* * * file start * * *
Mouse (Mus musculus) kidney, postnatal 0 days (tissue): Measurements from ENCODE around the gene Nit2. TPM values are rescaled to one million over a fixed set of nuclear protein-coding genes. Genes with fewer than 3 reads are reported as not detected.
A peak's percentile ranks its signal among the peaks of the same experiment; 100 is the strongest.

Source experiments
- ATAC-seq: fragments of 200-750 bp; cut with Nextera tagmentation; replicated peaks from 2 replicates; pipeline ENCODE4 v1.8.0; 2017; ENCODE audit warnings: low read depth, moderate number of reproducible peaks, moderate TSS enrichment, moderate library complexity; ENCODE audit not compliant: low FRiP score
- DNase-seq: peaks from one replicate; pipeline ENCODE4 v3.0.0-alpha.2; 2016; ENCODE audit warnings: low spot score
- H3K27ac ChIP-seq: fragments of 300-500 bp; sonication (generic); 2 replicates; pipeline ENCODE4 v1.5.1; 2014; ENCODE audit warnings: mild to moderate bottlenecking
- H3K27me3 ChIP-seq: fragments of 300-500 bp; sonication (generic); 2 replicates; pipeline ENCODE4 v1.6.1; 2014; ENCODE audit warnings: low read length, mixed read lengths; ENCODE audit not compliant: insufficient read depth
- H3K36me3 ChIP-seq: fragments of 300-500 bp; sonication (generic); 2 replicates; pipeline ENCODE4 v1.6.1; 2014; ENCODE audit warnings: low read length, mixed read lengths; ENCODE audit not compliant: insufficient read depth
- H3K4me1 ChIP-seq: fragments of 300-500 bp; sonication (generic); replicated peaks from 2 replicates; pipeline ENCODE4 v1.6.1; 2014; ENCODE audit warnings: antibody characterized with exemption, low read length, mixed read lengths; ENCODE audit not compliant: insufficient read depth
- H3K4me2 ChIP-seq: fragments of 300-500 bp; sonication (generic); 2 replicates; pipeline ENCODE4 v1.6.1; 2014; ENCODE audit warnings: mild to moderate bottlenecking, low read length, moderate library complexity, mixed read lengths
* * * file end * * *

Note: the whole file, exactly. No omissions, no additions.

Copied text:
Mouse (Mus musculus) kidney, postnatal 0 days (tissue): Measurements from ENCODE around the gene Nit2. TPM values are rescaled to one million over a fixed set of nuclear protein-coding genes. Genes with fewer than 3 reads are reported as not detected.
A peak's percentile ranks its signal among the peaks of the same experiment; 100 is the strongest.

Source experiments
- ATAC-seq: fragments of 200-750 bp; cut with Nextera tagmentation; replicated peaks from 2 replicates; pipeline ENCODE4 v1.8.0; 2017; ENCODE audit warnings: low read depth, moderate number of reproducible peaks, moderate TSS enrichment, moderate library complexity; ENCODE audit not compliant: low FRiP score
- DNase-seq: peaks from one replicate; pipeline ENCODE4 v3.0.0-alpha.2; 2016; ENCODE audit warnings: low spot score
- H3K27ac ChIP-seq: fragments of 300-500 bp; sonication (generic); 2 replicates; pipeline ENCODE4 v1.5.1; 2014; ENCODE audit warnings: mild to moderate bottlenecking
- H3K27me3 ChIP-seq: fragments of 300-500 bp; sonication (generic); 2 replicates; pipeline ENCODE4 v1.6.1; 2014; ENCODE audit warnings: low read length, mixed read lengths; ENCODE audit not compliant: insufficient read depth
- H3K36me3 ChIP-seq: fragments of 300-500 bp; sonication (generic); 2 replicates; pipeline ENCODE4 v1.6.1; 2014; ENCODE audit warnings: low read length, mixed read lengths; ENCODE audit not compliant: insufficient read depth
- H3K4me1 ChIP-seq: fragments of 300-500 bp; sonication (generic); replicated peaks from 2 replicates; pipeline ENCODE4 v1.6.1; 2014; ENCODE audit warnings: antibody characterized with exemption, low read length, mixed read lengths; ENCODE audit not compliant: insufficient read depth
- H3K4me2 ChIP-seq: fragments of 300-500 bp; sonication (generic); 2 replicates; pipeline ENCODE4 v1.6.1; 2014; ENCODE audit warnings: mild to moderate bottlenecking, low read length, moderate library complexity, mixed read lengths